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Quoting ‘Huck Finn,’ Frederick Douglass is the hill this professor is willing to die on

Claremont McKenna College’s Christopher Nadon refuses to back down from a fight over pedagogical use of n-word

A Claremont McKenna College professor recently filed an internal grievance against his employers, alleging they violated his academic freedom by punishing him for saying the n-word while teaching.

Professor Christopher Nadon lodged the complaint in mid-July, and told The College Fix last week he has yet to hear back from administration regarding his grievance.

Nadon became the subject of campus conflict in October 2021, after he said during his “Introduction to Political Philosophy” class the full n-word while teaching about censorship using “Huckleberry Finn” as an example.

A student reported him to administrators, who then sought to discuss with Nadon his choice to use the full word rather than its euphemism.

Sometime later, Nadon read aloud in a different class from the “Narrative of the Life of Frederick Douglass,” noting “its most powerful passage contains the n-word.”

It was all too much for campus leadership, according to Nadon, who has told his story in both The Wall Street Journal and Unherd in recent weeks.

Nadon wrote in the Journal that he was banned from teaching required courses due to “the discussion of ‘Huck Finn,’ reading the forbidden word aloud from the autobiographical ‘Narrative of the Life of Frederick Douglass,’ and alleged complaints for making arguments on all sides of contentious issues such as the equality of the sexes.”

In his Unherd piece, he said he is not willing to cave: “As teachers, we need to take back our classrooms. We need to fight on whatever hill we find ourselves.”

He added that two weeks after filing his grievance, he was given the green light to teach “Introduction to Political Philosophy” again this fall. Nadon said the decision was also made after it became clear his case “would become public.”

Claremont McKenna College responded to a request from The College Fix seeking comment by providing a copy of the college president’s public statements on the matter.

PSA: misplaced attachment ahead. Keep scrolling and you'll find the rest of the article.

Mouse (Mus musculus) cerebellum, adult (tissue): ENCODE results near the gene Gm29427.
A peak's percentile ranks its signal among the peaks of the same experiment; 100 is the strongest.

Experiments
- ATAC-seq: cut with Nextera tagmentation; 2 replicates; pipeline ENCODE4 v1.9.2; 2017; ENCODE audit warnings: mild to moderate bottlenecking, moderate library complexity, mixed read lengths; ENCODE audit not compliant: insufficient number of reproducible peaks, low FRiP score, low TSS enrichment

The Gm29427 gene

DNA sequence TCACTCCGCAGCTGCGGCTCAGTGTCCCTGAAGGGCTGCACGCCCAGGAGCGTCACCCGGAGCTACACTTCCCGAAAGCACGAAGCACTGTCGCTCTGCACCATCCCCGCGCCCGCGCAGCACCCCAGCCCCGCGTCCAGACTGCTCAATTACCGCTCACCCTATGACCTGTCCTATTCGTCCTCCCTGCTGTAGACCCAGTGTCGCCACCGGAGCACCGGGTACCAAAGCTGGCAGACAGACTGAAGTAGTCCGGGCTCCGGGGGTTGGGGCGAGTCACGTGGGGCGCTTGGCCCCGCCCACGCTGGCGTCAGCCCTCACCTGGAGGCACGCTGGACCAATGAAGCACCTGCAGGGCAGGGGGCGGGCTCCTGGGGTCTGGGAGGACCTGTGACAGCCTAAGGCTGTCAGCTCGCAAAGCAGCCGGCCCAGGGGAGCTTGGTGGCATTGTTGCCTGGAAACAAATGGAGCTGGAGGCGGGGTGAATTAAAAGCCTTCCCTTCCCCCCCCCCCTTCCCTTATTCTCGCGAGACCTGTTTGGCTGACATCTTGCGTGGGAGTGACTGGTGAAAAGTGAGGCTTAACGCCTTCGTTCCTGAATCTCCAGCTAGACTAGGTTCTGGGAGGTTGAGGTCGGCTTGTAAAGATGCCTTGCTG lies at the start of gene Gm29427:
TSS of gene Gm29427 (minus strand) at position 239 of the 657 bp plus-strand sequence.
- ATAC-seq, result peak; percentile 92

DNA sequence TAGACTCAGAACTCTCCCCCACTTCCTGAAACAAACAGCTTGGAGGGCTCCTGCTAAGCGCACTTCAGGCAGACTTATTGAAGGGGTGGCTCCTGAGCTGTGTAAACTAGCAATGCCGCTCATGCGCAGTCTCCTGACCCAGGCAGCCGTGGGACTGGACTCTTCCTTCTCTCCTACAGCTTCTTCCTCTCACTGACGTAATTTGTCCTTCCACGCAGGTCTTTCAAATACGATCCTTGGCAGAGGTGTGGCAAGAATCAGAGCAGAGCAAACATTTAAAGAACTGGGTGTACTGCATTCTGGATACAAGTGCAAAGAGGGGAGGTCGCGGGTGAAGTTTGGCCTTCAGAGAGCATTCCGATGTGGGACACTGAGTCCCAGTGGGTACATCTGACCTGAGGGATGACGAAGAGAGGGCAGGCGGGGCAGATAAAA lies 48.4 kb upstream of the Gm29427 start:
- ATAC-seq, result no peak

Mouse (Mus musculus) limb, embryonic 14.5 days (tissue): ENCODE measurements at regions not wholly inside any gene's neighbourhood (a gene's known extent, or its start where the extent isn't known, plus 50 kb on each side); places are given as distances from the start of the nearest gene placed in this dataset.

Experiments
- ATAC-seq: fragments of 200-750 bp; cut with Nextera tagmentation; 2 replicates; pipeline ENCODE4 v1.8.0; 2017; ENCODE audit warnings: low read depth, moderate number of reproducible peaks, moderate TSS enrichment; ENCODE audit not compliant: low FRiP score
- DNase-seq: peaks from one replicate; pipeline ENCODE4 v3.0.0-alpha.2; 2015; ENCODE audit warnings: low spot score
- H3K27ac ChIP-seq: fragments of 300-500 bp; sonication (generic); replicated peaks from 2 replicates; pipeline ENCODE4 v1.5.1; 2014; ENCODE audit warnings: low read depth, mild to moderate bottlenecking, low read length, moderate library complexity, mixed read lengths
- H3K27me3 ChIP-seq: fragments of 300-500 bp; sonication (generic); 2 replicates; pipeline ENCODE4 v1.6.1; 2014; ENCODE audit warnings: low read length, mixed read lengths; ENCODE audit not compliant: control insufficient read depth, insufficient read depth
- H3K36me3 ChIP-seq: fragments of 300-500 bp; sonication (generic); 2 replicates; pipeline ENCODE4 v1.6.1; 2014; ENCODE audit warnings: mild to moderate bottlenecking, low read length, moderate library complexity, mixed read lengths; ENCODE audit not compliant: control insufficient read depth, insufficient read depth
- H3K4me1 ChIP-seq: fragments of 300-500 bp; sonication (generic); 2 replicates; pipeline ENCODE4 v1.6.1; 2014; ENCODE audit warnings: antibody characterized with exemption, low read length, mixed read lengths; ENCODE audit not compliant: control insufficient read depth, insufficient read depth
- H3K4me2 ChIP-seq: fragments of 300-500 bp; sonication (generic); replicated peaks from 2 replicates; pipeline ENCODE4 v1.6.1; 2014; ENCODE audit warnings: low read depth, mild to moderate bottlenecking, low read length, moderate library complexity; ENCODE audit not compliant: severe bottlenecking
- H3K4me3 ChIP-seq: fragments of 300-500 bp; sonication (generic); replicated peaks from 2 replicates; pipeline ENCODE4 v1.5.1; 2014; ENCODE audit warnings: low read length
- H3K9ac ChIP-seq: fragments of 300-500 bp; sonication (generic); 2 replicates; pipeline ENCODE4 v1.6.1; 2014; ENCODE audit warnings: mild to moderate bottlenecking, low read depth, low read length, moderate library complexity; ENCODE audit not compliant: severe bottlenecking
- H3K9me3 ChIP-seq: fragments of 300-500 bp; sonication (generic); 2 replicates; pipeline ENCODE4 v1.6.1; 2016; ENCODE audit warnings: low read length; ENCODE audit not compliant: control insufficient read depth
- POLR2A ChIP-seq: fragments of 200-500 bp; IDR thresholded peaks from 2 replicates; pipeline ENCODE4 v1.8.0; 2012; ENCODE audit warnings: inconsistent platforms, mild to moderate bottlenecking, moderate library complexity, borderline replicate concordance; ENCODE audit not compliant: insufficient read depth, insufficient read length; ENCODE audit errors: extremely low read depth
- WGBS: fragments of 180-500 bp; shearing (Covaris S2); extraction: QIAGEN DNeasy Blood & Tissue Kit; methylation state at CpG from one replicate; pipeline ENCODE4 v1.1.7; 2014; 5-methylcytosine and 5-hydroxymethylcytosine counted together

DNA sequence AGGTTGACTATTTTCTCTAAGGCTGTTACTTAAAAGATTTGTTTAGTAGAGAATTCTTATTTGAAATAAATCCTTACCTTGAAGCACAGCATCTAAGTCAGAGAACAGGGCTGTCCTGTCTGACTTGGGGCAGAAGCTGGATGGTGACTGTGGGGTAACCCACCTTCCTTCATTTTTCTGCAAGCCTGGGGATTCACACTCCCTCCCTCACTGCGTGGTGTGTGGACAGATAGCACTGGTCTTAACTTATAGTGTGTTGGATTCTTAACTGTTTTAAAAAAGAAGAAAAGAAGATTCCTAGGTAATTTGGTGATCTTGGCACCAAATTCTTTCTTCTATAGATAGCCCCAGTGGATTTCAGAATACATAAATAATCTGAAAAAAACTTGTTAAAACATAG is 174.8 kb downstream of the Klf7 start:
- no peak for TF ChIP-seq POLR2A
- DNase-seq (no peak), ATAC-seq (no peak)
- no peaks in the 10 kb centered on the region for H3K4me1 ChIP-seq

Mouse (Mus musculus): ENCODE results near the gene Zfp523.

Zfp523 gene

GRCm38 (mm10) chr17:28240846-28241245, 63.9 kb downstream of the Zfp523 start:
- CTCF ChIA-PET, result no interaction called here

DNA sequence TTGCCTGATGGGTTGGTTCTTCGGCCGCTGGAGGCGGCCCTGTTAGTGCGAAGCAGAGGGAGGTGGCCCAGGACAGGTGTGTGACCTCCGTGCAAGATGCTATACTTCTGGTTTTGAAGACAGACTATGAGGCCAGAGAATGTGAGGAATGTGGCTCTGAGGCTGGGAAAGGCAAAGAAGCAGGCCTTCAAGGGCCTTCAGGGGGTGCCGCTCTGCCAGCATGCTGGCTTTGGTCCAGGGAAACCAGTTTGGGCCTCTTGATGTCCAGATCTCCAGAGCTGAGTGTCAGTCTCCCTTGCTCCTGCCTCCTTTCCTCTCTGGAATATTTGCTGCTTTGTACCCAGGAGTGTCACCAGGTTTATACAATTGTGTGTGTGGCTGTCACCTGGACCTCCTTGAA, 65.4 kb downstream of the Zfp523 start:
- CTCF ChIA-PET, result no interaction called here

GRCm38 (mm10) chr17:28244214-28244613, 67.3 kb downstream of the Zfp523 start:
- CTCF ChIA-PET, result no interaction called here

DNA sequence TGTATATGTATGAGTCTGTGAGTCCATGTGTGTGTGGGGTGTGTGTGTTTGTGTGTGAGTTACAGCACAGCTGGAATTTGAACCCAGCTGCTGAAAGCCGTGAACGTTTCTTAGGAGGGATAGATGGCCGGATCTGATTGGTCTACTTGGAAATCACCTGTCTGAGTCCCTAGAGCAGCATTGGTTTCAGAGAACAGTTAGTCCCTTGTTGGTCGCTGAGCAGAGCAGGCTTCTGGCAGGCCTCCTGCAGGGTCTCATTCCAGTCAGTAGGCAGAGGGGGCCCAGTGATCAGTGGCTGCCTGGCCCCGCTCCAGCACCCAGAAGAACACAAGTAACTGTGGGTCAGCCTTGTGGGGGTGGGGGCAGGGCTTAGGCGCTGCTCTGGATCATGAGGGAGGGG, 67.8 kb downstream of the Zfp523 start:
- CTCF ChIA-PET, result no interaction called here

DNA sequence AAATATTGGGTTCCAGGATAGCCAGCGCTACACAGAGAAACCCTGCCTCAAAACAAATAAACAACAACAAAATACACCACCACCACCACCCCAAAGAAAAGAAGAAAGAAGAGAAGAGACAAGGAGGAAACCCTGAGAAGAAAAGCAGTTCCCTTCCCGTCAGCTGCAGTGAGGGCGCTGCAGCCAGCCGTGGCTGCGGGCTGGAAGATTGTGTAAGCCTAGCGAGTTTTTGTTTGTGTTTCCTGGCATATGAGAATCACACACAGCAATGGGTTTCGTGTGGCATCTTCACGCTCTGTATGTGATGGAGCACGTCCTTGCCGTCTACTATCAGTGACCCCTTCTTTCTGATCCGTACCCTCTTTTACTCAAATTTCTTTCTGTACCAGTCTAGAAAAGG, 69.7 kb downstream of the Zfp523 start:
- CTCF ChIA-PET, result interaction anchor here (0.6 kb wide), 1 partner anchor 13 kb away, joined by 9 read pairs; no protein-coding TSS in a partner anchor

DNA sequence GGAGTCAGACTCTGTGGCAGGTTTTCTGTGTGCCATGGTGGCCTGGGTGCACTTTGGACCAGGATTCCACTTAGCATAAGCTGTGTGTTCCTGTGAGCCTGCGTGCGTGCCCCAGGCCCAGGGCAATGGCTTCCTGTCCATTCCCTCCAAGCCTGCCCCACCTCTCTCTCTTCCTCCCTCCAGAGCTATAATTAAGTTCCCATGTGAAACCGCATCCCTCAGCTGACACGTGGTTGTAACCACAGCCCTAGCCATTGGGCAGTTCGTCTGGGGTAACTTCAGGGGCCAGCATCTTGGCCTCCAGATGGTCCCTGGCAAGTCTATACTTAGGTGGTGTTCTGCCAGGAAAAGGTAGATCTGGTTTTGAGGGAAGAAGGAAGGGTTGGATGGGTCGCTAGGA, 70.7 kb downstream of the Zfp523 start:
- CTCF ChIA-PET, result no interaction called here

Its president, Hiram Chodosh, has denied Nadon’s version, arguing in a letter to the editor of The Wall Street Journal that Nadon had very low enrollment in his classes.

“In my nine years as president, Claremont McKenna has never held a disciplinary review, conducted an investigation or taken any adverse remedial action against any faculty member, including Mr. Nadon, for classroom speech. Playing the role of fragile victim, Mr. Nadon undermines the values he purports to uphold with false claims,” Chodosh wrote.

But Nadon is not the only scholar at Claremont McKenna under fire for using the whole n-word.

The Foundation for Individual Rights and Expression reports that officials also warned one faculty member against quoting a Civil Rights Movement-era poem that included the n-word, and canceled the teaching contract of a third scholar who said the n-word while reading from “The Color Purple.”

And a student reportedly objected when a literature professor played a recording of Robert Lowell’s “For the Union Dead” containing the slur. This time, the Associate Vice President for Diversity and Inclusion, Nyree Gray, allegedly told the professor it was acceptable because the word was not uttered by him.

“These actions stand clearly at odds with Claremont McKenna’s repeated emphasis of its support for academic freedom and free speech rights on campus,” FIRE argued.

FIRE sent a letter to Dean of Faculty Heather Antecol to reiterate its stance and defend the three scholars.

“Expressly referencing racial slurs in a pedagogically relevant context is not uncommon—and is properly protected under the basic tenets of academic freedom,” the letter stated. “There is a clear distinction between using a racial slur as a slur and employing the slur in teaching about its ramifications or history.”

Claremont McKenna is the top-ranked school on FIRE’s 2021 College Free Speech Rankings. While FIRE maintains Claremont’s “green light” rating, the group warned that the school’s robust academic freedom policies are “merely words on paper if the college does not put them into practice.”

In his email to The College Fix, Nadon said he has yet to receive a response to the grievance he filed, though the deadline has passed.

“In the meantime, the President of the College, who plays a considerable role in the grievance procedure (Section 4.4 of the CMC Faculty Handbook), has declared via the national media that I am a liar,” he wrote.

But Nadon said the “low enrollment” numbers were not his fault. He said his elective courses were listed at times known to be bad for enrollment, and the required course with one student wasn’t listed until the end of July—months after registration opened to students.

“I’m just a guy sitting in a stuffy backroom of his house with a few sheets of paper and a pen, up against an institution with an endowment of $1.2 billion dollars (market value in June of 2020), lawyers by the bushel, and the ability to comb through all my emails for the past 15 years,” Nadon wrote in his Unheard piece.

Claremont McKenna’s faculty handbook states academic freedom includes “the rights to engage in free inquiry and exchange of ideas, to present controversial material relevant to a course of instruction, to publish or disseminate controversial material or information, and to perform research in controversial areas.”

MORE: Here’s why, as a professor, I fight against critical race theory and DEI at Cornell

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About the Author
Katelynn Richardson -- University of Nevada, Las Vegas